A: There’s been a whole lot of concern and misinformation about cable TV reception after the Feb. 17, 2009, conversion/cut-off. Locally, I’ve heard stories of Comcast phone reps telling customers they MUST upgrade to a digital cable box or they won’t get any TV signals come 2009.


It is true that cable companies are eliminating as many analog channels as they can – even public access channels – by moving them to a digital transmission “tier” that requires an upgraded cable box and higher monthly fee for reception. This is being done because digital signals use much less bandwidth, so cablers can increase the number of channels they offer on a system.

But at the urging of the Federal Communications Commission, cable companies have committed to continue delivering an essential core of local broadcast stations to customers in a down-converted fashion that can still be tuned by an old, analog cable box or directly by a cable-ready TV, for “at least three years,” Comcast senior executive David L. Cohen assured me. —>

Marlboro council meetings to air on cable TV channel
by Rebecca Morton
News Transcript (NJ)

Sometime in the near future, residents are expected to be able to watch Township Council meetings from the comfort of their own home. Council members adopted an ordinance on March 6 that will allow municipal cable channel 77 to broadcast regular or special public meetings. Channel 77 is available for Marlboro residents who subscribe to Cablevision for their cable television service.

Prior to the adoption of the ordinance on March 6, the local cable television ordinance prohibited council meetings from being broadcast. The municipal channel has aired special events and public information from the township and from the Marlboro K-8 School District, including notification of school closings. Having council meetings aired on the local access channel was one of 50 goals set by Mayor Jonathan Hornik in his 100- day plan upon taking office Jan. 1. —>

Assessing success in the FCC’s 700MHz auction
by Marguerite Reardon
CNet News


The Federal Communications Commission generated $19.6 billion in the 700MHz spectrum that ended Tuesday, but the true success of the auction will take months or even years to assess. There’s no question that the auction, which began on January 24, was a monetary success for the government–it raised a record $19.6 billion in 261 rounds of bidding. During a conference call with reporters Tuesday after the bidding closed, FCC Chairman Kevin Martin said the 700MHz auction was the most successful auction the agency has ever conducted, raising more money than all previous auctions put together, excluding the Advanced Wireless Services, or AWS, auction in 2006.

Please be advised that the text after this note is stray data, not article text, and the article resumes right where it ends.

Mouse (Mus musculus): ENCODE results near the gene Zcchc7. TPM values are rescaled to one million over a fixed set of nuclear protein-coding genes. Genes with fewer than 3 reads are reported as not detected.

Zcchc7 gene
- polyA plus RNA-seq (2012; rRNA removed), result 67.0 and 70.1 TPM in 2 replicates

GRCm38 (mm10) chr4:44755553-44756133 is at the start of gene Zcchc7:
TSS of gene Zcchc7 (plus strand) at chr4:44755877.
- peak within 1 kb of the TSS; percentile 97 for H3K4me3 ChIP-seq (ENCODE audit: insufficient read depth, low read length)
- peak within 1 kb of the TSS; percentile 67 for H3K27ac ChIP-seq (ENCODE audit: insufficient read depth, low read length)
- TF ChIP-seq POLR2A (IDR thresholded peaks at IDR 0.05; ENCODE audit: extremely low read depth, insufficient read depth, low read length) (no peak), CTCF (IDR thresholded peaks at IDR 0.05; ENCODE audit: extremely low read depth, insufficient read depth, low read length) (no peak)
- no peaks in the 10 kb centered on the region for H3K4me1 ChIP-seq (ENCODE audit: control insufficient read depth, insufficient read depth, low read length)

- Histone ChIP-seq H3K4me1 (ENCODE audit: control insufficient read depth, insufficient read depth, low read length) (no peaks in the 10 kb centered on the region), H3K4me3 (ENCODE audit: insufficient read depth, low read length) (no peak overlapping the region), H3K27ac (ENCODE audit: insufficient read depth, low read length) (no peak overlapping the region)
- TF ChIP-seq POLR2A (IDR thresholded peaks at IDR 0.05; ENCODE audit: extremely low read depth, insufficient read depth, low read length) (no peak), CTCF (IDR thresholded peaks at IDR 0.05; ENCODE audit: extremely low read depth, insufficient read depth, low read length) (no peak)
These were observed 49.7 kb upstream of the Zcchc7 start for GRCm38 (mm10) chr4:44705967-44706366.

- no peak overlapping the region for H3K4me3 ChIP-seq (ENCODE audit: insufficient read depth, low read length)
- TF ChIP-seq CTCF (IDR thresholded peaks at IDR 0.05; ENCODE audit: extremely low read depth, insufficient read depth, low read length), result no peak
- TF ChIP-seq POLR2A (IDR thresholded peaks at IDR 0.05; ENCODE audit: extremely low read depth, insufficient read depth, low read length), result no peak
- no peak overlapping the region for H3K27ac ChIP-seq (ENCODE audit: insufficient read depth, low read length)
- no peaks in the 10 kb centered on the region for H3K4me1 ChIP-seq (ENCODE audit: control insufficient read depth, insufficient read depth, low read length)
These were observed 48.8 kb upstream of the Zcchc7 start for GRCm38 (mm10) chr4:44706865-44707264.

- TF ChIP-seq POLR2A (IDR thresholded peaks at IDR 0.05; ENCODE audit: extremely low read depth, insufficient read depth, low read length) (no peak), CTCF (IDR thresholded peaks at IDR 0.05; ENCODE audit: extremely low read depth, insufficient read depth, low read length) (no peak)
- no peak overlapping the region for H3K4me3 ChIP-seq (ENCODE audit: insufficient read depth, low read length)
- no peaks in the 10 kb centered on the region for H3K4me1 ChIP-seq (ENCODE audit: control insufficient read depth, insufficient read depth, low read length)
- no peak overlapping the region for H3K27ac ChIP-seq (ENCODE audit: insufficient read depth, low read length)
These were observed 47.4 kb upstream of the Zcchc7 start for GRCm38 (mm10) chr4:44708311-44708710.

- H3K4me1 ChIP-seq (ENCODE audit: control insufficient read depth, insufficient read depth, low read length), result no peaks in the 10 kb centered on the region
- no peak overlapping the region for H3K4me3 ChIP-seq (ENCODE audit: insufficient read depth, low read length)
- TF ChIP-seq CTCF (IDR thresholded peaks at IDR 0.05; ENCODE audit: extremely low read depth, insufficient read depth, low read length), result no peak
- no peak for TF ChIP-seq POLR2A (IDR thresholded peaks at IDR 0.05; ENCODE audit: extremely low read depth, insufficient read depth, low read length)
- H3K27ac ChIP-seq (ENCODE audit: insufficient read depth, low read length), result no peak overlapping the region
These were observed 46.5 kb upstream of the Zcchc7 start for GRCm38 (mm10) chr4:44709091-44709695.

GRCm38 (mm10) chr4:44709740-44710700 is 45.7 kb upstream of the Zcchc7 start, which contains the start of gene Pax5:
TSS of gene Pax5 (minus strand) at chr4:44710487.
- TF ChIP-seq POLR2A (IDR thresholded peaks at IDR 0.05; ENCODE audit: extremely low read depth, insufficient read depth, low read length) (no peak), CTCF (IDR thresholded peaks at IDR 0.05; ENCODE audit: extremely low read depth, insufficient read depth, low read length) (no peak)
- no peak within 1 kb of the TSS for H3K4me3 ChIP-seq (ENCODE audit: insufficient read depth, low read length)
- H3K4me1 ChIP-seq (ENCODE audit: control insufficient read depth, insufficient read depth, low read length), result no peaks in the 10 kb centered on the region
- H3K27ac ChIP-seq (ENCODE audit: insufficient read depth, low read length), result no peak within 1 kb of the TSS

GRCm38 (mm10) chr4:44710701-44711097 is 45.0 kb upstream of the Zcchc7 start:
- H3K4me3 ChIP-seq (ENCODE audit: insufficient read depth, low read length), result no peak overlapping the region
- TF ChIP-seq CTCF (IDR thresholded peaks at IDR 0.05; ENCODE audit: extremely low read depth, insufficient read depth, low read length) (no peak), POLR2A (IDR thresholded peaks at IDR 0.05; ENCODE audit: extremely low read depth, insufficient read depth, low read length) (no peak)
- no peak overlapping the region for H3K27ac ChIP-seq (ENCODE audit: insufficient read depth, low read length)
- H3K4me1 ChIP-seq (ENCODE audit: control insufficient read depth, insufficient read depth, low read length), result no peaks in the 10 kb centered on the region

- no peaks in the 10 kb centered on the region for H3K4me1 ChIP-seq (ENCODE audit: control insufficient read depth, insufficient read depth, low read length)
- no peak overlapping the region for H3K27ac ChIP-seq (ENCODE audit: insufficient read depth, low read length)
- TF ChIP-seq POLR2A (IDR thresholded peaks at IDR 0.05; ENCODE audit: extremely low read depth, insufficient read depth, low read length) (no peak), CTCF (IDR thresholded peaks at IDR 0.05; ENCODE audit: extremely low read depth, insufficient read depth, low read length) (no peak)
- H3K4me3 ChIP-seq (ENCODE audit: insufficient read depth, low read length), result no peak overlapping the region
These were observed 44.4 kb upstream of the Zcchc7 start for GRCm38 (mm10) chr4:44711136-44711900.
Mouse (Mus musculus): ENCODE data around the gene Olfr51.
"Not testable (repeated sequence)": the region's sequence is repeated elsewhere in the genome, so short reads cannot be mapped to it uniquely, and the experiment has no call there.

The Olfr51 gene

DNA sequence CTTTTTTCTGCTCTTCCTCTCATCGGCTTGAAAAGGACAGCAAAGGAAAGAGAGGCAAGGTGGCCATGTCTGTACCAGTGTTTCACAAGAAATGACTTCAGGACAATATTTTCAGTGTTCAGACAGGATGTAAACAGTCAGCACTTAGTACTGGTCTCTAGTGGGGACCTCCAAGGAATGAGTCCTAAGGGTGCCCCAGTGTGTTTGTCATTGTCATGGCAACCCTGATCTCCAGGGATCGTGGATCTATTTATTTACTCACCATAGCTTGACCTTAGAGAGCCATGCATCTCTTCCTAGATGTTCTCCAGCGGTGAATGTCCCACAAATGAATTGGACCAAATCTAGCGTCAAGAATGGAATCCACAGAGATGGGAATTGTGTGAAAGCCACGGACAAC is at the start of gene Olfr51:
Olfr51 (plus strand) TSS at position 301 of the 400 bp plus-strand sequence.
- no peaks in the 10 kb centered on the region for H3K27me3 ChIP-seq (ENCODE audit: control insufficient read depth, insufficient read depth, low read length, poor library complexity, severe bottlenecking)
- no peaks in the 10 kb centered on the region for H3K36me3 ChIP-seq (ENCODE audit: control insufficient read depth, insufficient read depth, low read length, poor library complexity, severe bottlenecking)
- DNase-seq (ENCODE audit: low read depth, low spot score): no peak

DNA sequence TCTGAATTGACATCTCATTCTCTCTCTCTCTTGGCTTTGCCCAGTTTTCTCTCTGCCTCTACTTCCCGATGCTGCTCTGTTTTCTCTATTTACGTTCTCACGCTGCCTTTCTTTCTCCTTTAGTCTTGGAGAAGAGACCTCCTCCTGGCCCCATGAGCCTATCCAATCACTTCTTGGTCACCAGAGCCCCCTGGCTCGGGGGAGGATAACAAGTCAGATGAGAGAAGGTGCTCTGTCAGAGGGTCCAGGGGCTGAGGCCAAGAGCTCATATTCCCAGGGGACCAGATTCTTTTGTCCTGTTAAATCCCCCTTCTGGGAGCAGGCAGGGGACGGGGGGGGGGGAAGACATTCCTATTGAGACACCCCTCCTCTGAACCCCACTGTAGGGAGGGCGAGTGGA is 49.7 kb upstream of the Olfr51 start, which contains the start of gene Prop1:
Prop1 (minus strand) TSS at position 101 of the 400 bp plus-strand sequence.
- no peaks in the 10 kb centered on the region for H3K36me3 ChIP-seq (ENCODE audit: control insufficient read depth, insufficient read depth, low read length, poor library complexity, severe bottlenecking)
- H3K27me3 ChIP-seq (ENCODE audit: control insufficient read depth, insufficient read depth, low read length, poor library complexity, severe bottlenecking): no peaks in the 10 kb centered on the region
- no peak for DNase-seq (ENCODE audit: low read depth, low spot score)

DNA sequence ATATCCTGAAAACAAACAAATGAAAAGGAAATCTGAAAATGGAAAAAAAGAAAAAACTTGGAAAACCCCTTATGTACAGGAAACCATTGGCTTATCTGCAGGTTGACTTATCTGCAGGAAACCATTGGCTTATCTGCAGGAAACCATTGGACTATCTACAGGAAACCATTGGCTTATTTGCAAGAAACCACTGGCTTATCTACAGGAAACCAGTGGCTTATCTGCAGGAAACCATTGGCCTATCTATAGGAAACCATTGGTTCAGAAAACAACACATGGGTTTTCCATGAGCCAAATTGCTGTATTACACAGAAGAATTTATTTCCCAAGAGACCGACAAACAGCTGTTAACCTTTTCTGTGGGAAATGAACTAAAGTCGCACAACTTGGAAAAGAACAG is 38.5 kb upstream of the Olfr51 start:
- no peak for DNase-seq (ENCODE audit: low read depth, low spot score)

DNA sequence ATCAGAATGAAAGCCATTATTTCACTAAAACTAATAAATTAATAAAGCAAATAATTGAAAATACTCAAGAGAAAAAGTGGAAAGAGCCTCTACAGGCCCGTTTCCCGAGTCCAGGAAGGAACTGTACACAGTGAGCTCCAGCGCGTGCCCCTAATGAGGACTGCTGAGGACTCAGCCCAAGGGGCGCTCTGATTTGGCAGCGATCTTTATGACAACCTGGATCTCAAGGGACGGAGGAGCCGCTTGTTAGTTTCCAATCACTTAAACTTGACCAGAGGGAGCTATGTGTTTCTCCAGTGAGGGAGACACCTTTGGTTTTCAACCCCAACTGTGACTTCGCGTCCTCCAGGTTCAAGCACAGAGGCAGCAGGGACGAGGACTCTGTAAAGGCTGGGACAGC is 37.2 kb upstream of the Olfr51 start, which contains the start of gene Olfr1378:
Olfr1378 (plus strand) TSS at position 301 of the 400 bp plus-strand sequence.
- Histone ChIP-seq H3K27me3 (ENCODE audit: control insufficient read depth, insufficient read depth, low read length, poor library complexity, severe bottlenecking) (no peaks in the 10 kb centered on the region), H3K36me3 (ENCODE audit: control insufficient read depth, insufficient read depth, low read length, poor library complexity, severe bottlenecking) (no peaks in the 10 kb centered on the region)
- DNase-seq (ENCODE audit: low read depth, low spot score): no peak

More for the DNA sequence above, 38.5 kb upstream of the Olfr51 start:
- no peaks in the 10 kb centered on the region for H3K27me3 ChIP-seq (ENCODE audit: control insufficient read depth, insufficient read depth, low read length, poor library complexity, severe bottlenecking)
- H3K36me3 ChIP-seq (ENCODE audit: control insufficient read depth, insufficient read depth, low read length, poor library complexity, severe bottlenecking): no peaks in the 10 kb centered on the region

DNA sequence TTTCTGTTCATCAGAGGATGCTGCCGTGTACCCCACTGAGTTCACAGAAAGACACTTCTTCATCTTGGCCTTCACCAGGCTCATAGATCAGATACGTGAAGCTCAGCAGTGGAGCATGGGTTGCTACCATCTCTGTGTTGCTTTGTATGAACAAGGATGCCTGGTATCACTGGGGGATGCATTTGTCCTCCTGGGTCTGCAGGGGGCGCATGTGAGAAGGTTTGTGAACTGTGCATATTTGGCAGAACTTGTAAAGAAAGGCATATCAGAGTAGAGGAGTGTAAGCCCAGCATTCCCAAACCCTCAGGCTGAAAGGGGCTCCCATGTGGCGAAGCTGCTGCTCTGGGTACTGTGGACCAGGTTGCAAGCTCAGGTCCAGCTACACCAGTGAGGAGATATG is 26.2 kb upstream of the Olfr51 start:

“The $19.6 billion generated by the auction nearly doubled congressional estimates of $10.2 billion,” Martin said. “All other 68 auctions conducted by the FCC in the past 15 years collectively generated a total of only $19.1 billion in receipts. Even with open-platform and aggressive build-out obligations, each of these blocks sold for more than AWS-1 blocks with comparable bandwidth and license areas.”

Despite the obvious financial success of the auction, it will be a long time before it’s clear whether the FCC was successful in achieving some of its broader policy goals, such as creating a more open wireless marketplace and a nationwide interoperable public safety wireless network. —>

Redrawing the Map
Consolidation Continues to Change Cable’s Local System Landscape
by George Winslow
Multichannel News

Despite efforts by the Federal Communications Commission to put limits on the footprint of cable companies, the impact of consolidation and clustering continues to redraw the Multichannel News list of the 100 largest cable systems. Several Insight Communications systems have disappeared into nearby Comcast divisions and the large cable operators continue to consolidate some of their divisions into larger groups. Time Warner Cable, for example, has 22 systems on this year’s list, down from 31 in 2005. As a result, only 88 systems from last year’s list appear this year with the same name and a similar footprint. —>

compiled by Rob McCausland
Alliance for Community Media

Explore posts in the same categories: BitTorrent, cable franchising, cable vs telco, DTV transition, FCC, government access, media consolidation, municipal programming, net neutrality, P2P, spectrum auction, video franchising